Academic journal article American Journal of Pharmaceutical Education

The Taxonomy of Professionalism: Reframing the Academic Pursuit of Professional Development

Academic journal article American Journal of Pharmaceutical Education

The Taxonomy of Professionalism: Reframing the Academic Pursuit of Professional Development

Article excerpt

THE ELUSIVE GOAL OF PROFESSIONALISM

The professional development of pharmacy students has been the focus of considerable attention in recent years. Various terms are used to describe the topic, such as professionalization, professional socialization, and professionalism, which all mean basically the same thing--to demonstrate the attitudes, values, and behaviors of a professional. Regardless of the terminology, inculcating professional behavior into the performance pattern of pharmacy students is no easy task. Pharmacy appears to be a profession in search of professionalism.

The American Association of Colleges of Pharmacy's Argus Commission reported in 1991 that many pharmacists lack pride in their profession and do not hold their professional self-worth in high regard. (1) In 1995, Chalmers et al reported the findings of an AACP committee that was charged with exploring how schools of pharmacy could promote a professional/pharmaceutical care philosophy among students and faculty members. (2) They found that faculty members had a limited understanding of the professional socialization process and that schools needed to plan professional development and academic learning as mutually dependent and reinforcing educational goals. The 2000 White Paper on Pharmacy Student Professionalism addressed as its primary focus inconsistencies in how pharmacy students develop professionally. (3) The report's conclusion stated, "A combination of factors in both pharmaceutical education and pharmacy practice serves to create inconsistent professional socialization throughout the pharmacy education process. This inconsistent socialization threatens the status of pharmacy as a profession and justifies immediate action on the part of pharmacy students, educators and practicing pharmacists." In 2003, Hammer et al published the most comprehensive review to date on pharmacy student professionalism. (4) Their report includes a call to action based on, "the critical and comprehensive need to address professionalism."

THE NEED TO REDEFINE PROFESSIONALISM

Hammer and colleagues identified a lack of definition and of focus as challenges to developing student professionalism. (4) Identifying optimal learning outcomes for professional development is difficult as long as the academy lacks consensus on a clear definition of professionalism. When planning comprehensive educational strategies, the desired outcomes need to be defined with specificity and clarity. Hammer et al suggested that if faculty members interpret professionalism differently, the professional development of students might be inconsistent and erratic despite the best of faculty intentions. (4) This raises the possibility that while trying to solve the problem, faculty members might be inadvertently exacerbating it, due to differing perceptions about the nature of professionalism. One example that has been observed at Palm Beach Atlantic University relates to inconsistencies with which faculty members are in support of a dress code as part of the professionalization program. Students come to realize that some faculty members who routinely ignore dress code violations are not in support of the policy. This phenomenon not only undermines the policy, but the lack of faculty alignment in one area of professionalism breeds an insidious skepticism among students toward other professionalism initiatives as well.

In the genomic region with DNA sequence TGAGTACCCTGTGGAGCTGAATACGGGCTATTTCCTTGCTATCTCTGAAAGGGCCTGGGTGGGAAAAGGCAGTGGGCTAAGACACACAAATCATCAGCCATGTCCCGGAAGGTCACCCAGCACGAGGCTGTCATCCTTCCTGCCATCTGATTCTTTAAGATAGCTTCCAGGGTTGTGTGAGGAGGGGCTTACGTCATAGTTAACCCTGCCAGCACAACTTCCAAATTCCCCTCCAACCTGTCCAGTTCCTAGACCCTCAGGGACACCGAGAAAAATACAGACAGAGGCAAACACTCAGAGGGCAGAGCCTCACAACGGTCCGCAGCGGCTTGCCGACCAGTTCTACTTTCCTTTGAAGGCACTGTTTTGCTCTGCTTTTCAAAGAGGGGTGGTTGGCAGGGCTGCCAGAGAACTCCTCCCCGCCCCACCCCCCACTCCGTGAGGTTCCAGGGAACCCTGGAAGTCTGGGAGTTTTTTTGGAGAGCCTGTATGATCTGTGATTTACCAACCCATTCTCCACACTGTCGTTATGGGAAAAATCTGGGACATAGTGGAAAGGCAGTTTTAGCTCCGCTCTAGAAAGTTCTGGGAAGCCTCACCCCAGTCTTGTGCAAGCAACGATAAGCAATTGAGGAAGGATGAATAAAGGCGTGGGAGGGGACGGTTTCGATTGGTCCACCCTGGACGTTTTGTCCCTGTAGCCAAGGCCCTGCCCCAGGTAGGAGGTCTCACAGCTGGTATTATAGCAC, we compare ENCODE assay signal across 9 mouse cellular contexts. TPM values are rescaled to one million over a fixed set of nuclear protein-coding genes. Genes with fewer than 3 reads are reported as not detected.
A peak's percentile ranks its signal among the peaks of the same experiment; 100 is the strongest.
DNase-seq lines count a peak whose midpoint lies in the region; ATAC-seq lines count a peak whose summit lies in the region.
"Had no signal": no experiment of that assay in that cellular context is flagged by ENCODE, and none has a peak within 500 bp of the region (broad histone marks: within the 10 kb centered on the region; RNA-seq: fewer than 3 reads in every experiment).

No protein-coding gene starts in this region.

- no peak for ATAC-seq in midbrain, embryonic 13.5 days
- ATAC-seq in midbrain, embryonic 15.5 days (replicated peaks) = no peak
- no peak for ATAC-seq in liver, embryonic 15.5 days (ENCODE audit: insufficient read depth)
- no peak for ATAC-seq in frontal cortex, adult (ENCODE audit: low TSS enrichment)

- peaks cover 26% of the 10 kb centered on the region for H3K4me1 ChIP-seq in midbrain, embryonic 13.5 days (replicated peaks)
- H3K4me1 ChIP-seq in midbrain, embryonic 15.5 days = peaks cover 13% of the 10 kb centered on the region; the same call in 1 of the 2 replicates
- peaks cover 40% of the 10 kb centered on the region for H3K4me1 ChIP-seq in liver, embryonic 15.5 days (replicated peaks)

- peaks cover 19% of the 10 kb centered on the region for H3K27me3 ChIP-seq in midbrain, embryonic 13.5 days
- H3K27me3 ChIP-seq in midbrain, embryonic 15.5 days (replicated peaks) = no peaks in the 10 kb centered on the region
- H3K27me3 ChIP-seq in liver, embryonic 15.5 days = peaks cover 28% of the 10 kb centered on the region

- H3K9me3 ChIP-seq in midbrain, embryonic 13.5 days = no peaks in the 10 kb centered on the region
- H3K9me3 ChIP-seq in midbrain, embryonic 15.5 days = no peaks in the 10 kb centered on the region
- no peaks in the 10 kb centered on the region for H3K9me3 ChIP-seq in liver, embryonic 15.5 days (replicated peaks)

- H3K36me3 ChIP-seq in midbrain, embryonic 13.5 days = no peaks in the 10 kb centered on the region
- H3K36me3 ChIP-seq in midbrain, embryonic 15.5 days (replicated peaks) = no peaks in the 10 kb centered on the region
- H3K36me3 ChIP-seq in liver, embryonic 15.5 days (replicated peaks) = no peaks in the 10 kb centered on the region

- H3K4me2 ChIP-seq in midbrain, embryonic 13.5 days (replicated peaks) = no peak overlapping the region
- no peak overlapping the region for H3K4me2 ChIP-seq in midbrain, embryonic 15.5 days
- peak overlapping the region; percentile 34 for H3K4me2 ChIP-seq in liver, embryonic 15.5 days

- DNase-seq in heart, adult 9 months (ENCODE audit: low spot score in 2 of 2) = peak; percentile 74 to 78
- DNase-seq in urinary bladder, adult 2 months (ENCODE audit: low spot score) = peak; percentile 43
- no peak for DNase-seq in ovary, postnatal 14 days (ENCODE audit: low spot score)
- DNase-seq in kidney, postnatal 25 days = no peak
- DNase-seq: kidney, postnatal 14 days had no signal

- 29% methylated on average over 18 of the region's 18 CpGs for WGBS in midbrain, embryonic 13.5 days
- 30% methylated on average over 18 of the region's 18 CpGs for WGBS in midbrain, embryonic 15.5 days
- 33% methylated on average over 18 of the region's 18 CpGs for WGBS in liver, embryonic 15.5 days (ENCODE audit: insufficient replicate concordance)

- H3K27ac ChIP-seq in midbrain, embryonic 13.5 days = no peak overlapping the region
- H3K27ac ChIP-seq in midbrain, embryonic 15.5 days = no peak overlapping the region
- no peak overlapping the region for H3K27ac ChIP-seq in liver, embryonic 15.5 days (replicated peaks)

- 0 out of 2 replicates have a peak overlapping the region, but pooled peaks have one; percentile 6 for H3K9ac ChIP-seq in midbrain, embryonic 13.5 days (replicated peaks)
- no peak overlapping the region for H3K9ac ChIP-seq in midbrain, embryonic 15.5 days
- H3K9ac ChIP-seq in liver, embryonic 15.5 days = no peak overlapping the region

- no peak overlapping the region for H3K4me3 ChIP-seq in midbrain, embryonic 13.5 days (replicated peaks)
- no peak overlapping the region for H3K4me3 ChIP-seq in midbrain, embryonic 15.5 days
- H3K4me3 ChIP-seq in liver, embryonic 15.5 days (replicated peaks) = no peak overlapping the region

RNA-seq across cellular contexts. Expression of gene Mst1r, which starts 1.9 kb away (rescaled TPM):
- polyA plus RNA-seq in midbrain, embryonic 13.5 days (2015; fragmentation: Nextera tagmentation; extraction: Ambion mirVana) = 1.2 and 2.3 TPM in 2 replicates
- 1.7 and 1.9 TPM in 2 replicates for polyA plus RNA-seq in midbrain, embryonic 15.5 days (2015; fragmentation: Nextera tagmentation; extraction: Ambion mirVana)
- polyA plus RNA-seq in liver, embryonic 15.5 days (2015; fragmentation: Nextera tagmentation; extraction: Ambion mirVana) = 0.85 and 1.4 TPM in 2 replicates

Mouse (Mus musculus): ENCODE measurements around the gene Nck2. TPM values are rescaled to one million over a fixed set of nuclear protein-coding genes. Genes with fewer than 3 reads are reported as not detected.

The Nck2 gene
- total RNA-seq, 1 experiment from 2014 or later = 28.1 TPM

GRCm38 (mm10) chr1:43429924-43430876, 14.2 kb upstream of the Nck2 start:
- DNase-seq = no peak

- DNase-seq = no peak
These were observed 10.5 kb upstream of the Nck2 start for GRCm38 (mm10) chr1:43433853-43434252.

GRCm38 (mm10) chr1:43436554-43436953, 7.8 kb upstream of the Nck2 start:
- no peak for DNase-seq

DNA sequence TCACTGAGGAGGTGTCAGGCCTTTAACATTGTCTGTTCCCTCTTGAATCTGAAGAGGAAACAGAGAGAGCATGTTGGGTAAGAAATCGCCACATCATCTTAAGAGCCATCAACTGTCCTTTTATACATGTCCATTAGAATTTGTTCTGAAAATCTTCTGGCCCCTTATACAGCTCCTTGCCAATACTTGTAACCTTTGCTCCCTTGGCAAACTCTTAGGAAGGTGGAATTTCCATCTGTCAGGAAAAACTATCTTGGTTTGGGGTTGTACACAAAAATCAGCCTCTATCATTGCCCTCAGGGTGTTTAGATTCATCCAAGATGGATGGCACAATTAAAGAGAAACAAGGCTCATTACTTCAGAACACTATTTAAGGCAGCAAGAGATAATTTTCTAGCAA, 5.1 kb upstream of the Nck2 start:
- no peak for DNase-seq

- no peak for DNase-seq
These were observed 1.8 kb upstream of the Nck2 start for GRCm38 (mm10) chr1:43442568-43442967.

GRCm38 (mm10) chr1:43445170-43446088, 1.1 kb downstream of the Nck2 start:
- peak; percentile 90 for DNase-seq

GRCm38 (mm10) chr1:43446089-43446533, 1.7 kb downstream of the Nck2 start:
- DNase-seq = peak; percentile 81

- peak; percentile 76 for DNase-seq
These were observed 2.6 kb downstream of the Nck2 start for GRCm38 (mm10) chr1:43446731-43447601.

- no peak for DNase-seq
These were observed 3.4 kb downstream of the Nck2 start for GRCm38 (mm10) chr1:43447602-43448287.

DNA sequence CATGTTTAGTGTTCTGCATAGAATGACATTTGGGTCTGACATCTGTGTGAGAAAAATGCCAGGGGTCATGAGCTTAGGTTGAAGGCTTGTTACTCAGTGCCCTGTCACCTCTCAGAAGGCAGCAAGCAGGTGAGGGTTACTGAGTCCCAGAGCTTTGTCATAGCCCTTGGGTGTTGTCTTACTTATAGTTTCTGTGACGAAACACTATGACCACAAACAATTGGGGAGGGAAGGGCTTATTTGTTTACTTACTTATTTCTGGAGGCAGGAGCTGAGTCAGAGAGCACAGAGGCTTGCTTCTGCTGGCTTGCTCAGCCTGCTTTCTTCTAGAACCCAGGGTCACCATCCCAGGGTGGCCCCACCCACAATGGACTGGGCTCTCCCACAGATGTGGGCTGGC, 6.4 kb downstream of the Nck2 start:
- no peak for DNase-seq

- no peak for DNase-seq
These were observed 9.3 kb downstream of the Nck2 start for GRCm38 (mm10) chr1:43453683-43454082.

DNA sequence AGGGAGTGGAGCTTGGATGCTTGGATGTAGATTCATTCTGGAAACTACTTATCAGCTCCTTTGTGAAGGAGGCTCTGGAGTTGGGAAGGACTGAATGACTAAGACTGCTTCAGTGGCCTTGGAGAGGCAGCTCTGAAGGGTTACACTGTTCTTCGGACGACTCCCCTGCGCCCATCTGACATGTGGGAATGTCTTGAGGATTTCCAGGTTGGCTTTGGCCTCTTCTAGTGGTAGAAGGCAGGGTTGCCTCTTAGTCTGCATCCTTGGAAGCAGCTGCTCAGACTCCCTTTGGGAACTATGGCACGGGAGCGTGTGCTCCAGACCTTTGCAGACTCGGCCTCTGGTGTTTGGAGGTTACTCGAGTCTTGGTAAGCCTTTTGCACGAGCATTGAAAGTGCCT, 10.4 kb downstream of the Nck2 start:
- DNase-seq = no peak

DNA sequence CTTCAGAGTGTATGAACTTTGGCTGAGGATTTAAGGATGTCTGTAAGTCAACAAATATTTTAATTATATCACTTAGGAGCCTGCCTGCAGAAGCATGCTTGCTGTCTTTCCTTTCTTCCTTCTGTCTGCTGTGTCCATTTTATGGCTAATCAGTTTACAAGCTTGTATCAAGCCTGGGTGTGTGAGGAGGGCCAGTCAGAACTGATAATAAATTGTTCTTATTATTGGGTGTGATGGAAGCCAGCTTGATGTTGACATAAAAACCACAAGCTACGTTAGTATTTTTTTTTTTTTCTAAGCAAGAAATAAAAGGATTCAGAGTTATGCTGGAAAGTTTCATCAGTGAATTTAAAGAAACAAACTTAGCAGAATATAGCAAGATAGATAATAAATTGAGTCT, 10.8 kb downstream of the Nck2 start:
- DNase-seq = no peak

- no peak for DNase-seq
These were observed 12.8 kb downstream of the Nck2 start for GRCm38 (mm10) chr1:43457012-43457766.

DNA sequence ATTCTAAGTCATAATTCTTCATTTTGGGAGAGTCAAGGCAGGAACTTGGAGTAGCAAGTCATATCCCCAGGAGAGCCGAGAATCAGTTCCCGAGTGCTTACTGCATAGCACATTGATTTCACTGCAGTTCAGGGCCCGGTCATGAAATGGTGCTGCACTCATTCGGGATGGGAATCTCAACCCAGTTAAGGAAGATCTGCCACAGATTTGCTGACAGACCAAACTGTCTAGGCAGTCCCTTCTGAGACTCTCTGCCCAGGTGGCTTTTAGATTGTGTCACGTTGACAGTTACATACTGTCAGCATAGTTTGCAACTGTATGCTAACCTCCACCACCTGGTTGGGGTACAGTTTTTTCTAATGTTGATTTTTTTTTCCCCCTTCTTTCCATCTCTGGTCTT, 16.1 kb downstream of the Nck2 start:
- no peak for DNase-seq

Previously published professionalism assessment tools have included a broad range of behavioral traits. (5,6) Pharmacist performance depends upon some traits that are uniquely professional, along with others that are equally important but not specifically limited to the professional realm, such as effective communication, honesty, and accountability--traits that apply universally to all job categories. The White Paper on Pharmacy Student Professionalism lists 10 characteristics of a profession and 10 traits of a professional. (3) The Medical Professionalism Project identified defining traits of professionalism from a physician perspective. …

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